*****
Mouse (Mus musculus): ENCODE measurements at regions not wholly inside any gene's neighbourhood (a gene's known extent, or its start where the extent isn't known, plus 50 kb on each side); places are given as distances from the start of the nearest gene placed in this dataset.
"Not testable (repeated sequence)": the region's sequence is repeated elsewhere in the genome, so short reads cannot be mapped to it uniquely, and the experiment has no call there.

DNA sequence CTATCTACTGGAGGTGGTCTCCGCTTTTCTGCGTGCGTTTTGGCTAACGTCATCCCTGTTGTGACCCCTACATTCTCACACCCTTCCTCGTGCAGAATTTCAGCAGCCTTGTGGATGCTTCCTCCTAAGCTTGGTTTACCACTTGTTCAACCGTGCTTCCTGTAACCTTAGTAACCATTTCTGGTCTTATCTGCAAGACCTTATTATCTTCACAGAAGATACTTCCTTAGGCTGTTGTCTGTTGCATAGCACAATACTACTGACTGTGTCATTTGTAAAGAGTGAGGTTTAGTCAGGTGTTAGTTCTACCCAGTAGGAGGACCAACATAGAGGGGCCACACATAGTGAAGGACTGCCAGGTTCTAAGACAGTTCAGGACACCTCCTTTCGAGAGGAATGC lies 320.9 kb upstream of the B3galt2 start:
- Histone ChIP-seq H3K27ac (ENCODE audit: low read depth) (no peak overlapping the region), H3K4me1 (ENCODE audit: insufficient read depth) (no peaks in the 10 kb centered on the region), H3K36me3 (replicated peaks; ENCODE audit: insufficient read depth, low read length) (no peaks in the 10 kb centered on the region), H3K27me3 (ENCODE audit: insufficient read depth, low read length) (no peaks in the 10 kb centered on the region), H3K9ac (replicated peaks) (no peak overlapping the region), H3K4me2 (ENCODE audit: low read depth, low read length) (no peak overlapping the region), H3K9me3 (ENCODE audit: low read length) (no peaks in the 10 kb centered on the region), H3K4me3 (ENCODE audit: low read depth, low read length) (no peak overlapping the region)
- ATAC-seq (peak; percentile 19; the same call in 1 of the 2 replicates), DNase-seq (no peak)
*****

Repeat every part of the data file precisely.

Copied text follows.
Mouse (Mus musculus): ENCODE measurements at regions not wholly inside any gene's neighbourhood (a gene's known extent, or its start where the extent isn't known, plus 50 kb on each side); places are given as distances from the start of the nearest gene placed in this dataset.
"Not testable (repeated sequence)": the region's sequence is repeated elsewhere in the genome, so short reads cannot be mapped to it uniquely, and the experiment has no call there.

DNA sequence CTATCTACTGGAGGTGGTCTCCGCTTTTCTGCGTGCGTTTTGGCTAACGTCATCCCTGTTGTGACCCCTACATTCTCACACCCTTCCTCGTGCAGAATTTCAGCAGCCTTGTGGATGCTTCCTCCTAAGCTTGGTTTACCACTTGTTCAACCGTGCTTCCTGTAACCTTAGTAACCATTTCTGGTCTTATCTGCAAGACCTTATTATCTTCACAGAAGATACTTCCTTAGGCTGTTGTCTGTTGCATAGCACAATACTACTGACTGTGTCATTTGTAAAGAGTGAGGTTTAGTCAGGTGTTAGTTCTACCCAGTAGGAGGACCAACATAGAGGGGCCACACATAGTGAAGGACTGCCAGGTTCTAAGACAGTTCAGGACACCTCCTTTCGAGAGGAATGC lies 320.9 kb upstream of the B3galt2 start:
- Histone ChIP-seq H3K27ac (ENCODE audit: low read depth) (no peak overlapping the region), H3K4me1 (ENCODE audit: insufficient read depth) (no peaks in the 10 kb centered on the region), H3K36me3 (replicated peaks; ENCODE audit: insufficient read depth, low read length) (no peaks in the 10 kb centered on the region), H3K27me3 (ENCODE audit: insufficient read depth, low read length) (no peaks in the 10 kb centered on the region), H3K9ac (replicated peaks) (no peak overlapping the region), H3K4me2 (ENCODE audit: low read depth, low read length) (no peak overlapping the region), H3K9me3 (ENCODE audit: low read length) (no peaks in the 10 kb centered on the region), H3K4me3 (ENCODE audit: low read depth, low read length) (no peak overlapping the region)
- ATAC-seq (peak; percentile 19; the same call in 1 of the 2 replicates), DNase-seq (no peak)